In the spirit of using summaries to avoid using all that data. May be going in quite a different from your original request. Just a very naive way to get started - this could probably be done on a very large Postgres instance. This is an initial exploration step so it uses crude sums and counts to get some rough insights. you get some power from very efficient sum/count capabilities of a DBMS and use it to do some rough analysis. I am from a database and massively parallel data analysis background so take this as a somewhat of a stat newbies approach, (I do have an MS in Appl Math not used actively till very recently)
So with all those caveats here goes
a) consider naively, the attributes (date, itemsold, price, zipcode) as columns of your table. I am sure you have more but let's focus on these.
b) create a secondary table in the database by adding up all the $ amts for a day's sales by zipcode now you get (date, dailysales, zipcode). Some simple SQL ( select date, zipcode, sum(price) as dailysales from table group by .... ) gets you this table.
A much smaller table with 365 rows per zip code X # of zipcodes in your data.
Use this table for initial explorations and also when you sample you can use this as a reality check.
Depending on how much CPU and memory you give it this step could take minutes or hours. Suggest not trying it on a laptop (I blew my motherboard after a few 100 runs of similar sized problem on a circa 2005 laptop back then :-) )
c) for each zipcode separately do "your favorite regression", (dailysales dependent variable, date independent variable). See the MADlib project http://MADlib.net if you want to do this in-place (MADlib does in-database analytics by embedding C++ math, array and stats libs in Postgres)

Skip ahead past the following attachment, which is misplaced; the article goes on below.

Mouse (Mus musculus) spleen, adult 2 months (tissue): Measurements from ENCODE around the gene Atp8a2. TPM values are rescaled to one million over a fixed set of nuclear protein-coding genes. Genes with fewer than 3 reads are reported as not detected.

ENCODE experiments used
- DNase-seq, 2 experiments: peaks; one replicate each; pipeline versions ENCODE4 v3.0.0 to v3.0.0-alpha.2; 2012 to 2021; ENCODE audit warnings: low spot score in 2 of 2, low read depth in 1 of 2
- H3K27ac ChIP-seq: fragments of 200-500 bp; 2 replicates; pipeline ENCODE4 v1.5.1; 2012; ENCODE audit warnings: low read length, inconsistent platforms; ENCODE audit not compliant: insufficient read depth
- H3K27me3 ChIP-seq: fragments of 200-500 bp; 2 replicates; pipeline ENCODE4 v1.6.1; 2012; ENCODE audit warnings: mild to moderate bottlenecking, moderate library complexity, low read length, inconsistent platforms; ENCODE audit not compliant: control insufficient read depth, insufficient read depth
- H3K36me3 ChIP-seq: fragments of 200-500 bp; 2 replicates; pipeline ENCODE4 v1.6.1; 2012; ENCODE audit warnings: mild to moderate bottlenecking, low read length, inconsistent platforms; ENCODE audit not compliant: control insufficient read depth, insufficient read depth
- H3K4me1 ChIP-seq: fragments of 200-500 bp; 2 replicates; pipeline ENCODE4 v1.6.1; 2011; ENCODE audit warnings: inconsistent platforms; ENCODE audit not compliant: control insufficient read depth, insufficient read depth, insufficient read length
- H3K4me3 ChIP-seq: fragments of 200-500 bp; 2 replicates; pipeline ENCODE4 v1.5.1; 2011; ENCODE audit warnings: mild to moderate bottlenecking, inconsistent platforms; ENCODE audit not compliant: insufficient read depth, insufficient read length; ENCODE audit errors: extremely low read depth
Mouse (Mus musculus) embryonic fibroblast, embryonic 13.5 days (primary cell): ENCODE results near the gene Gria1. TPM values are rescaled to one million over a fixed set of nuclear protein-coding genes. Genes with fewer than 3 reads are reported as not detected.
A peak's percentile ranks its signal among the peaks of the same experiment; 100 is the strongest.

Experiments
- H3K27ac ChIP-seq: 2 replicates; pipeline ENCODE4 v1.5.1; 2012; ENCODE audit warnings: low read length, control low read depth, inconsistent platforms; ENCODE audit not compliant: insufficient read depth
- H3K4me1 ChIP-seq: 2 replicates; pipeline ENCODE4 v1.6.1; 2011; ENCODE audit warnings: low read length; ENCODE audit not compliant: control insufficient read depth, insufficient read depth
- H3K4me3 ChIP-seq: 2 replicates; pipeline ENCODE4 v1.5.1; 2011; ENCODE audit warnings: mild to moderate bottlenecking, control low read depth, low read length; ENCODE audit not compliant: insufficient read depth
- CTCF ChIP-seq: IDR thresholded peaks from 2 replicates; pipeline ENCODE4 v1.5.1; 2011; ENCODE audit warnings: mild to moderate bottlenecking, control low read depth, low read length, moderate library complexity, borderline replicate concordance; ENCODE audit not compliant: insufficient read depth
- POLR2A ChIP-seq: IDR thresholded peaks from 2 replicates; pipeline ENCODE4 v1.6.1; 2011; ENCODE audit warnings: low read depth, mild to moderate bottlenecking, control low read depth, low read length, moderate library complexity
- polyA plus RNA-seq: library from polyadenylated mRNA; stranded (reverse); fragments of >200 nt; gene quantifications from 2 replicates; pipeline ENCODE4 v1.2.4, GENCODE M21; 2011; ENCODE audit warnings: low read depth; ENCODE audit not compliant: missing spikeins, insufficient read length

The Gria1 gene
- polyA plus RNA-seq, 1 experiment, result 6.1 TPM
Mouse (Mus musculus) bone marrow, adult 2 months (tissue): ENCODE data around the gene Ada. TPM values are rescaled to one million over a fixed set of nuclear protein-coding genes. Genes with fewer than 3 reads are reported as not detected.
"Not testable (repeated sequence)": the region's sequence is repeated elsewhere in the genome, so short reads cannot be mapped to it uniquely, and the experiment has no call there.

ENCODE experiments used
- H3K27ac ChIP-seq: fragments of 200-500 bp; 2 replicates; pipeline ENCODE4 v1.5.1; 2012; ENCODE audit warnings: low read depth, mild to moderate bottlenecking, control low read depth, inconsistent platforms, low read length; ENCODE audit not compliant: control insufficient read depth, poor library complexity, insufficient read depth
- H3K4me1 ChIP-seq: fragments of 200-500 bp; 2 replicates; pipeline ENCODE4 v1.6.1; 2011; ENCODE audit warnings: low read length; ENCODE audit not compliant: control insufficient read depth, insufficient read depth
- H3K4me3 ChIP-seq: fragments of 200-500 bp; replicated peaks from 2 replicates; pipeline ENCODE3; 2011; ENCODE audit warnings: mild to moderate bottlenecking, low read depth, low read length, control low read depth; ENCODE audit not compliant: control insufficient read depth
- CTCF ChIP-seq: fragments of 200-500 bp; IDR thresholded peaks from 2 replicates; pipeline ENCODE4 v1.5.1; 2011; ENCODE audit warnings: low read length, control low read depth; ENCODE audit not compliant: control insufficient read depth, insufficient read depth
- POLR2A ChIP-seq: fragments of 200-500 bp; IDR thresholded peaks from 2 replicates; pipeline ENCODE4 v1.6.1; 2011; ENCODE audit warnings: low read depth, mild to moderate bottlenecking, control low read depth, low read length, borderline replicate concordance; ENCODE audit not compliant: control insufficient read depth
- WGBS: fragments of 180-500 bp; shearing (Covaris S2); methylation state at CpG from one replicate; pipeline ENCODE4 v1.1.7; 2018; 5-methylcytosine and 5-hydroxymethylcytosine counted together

d) one plot per zip code, 365 data points (if you have daily data) - look for increasing, decreasing or inconclusive. or just get the correlation coefficients and partition into three buckets +, - and "dontknow".
This now allows you to separate out, via Pareto thinking, the top 20 (or 10 or ..) zip codes with the most increase in sales by % and by $amt. Similar for most decrease ...
You can now separately strategize how to drill down for the increasing, inconclusive and decreasing buckets of zipcodes, in a divide and conquer fashion.
MADlib also allows you to run in-database R routines via PL/R but for Linear/Logistic Regression and SVM the embedded C++ is some 100 times faster. C4.5 is also available.
If your data size gets too big for Postgres (dont think so, but just in case) then there's the Greenplum MPP database. For 75 million rows you should be able to do this on a X-Large EC2 instance or similar with Postgres.
If you don't want to do this in a dbms there are ways to write some Python code and iterate over the disk file or database table pulling a few thousand or hundred thousand rows at a time into memory. If you do put it into Postgres there's ways to get small random samples of the rows.
Hope this makes some sense or at least is not complete nonsense in your context :-)